When the lavish new film musical Cyrano starring Game of Thrones’ Peter Dinklage opens in late December, few moviegoers will realize that it all began in a small theater in Connecticut.
In 2018, a musical version of Edmund Rostand’s 1897 epic play of swordsmanship, poetry, and unrequited love received a workshop production at Goodspeed Musical’s’ second, smaller venue — the 200-seat Norma Terris Theatre in Chester.
Also in that Connecticut audience for many performances of that run was film director Joe Wright — best known for romantic period films such as Pride and Prejudice, Anna Karenina, and Atonement. His partner was Haley Bennett, who was playing the role of Roxanne, the musical’s female lead— and who would also star in Wright’s film.
The idea of a stripped-down version of the show actually began quite a few years earlier, after director-writer Erica Schmidt staged a 2006 production of Carnival at New Jersey’s Paper Mill Playhouse, where Michael Gennaro was president and chief executive. Gennaro was impressed by Schmidt’s artistic vision and planned to work with her again, discussing other ideas she had, including her re-imaging of Cyrano. But later that year, Gennaro moved on to become executive director of Trinity Repertory Company in Providence, R.I.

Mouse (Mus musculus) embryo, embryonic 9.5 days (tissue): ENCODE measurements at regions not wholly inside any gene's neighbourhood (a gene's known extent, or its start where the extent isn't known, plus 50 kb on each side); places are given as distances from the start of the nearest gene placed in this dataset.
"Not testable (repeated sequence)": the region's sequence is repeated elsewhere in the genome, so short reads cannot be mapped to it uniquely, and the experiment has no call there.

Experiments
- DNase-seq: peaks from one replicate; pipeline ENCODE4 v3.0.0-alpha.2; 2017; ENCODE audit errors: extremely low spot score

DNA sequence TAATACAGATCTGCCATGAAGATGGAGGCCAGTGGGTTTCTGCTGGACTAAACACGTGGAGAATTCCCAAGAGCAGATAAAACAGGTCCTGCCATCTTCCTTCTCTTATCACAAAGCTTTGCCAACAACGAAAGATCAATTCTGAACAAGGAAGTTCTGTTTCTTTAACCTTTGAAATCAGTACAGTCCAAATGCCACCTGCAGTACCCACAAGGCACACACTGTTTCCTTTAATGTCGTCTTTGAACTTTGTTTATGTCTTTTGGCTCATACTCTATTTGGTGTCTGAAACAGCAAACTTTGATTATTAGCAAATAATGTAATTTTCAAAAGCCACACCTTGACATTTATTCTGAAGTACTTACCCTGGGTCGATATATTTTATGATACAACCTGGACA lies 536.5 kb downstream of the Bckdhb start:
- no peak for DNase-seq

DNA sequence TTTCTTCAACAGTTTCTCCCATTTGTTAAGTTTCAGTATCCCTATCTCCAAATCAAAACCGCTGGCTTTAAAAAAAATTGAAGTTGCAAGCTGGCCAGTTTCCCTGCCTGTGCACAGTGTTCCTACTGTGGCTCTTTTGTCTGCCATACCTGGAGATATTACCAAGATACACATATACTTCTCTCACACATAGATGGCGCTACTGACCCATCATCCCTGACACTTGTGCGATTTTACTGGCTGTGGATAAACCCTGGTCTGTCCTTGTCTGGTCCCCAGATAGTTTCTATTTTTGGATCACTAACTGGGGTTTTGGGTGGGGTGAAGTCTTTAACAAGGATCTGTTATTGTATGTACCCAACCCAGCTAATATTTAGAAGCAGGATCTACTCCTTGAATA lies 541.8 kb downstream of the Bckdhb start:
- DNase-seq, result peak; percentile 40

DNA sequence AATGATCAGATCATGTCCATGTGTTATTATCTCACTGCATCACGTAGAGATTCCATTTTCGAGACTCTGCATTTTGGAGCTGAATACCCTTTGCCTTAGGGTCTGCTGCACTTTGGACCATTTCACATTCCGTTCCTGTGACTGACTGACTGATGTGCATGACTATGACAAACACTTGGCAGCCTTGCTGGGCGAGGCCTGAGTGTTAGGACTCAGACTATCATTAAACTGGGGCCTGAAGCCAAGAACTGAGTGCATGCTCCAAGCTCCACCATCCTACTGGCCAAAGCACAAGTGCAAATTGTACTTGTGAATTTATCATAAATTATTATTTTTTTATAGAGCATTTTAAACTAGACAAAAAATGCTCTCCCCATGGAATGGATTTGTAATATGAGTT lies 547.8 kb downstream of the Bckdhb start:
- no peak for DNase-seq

Flash forward to 2015 when Gennaro was named executive director at Goodspeed Musicals. “One of the first calls I made was to Erica,” says Gennaro.
Foremost in their minds was the Cyrano project, which at that time was at its earliest stages of script development. Gennaro commissioned the work and invited Schmidt to Goodspeed’s Mercer Grove, the winter retreat where musical theatre artists work on new projects.
Schmidt left the Mercer with a substantial body of work — but there was still no music.
“I remember we were sitting at a restaurant,” says Gennaro, “and we were talking about various [musical theatre] composers for the show. Then for whatever reason I said to her, ‘Have you ever thought of using a [rock or pop] band?’ She thought that was an interesting idea, and a few weeks later, she called me tremendously excited after having just seen The National in concert, and she said, ‘I’ve got the band.’”
Says Donna Lynn Hilton, Goodspeed’s producing director at the time and now its new artistic director: “She had us with Cyrano starring Peter Dinklage, written by her, with music by The National, who were very hot at the time.”
After a New York reading and three weeks of rehearsals there, a full production was set for Goodspeed’s second theater in Chester for August 2018. It coincided with the height of Game of Thrones frenzy, as the wildly popular series was concluding its record-breaking HBO run.
“Peter wrapped up filming Game of Thrones, they packed their things in Europe, and came directly here,” says Hilton. “I can’t imagine what it was like for either of them to have been through that whole process together, but they came here and lived in company housing with their children.”
Though Goodspeed had security plans in place to deal with the possibility of over-enthusiastic fans, Gennaro says there was never a problem, and that people were respectful to the show, his performance, and to his privacy.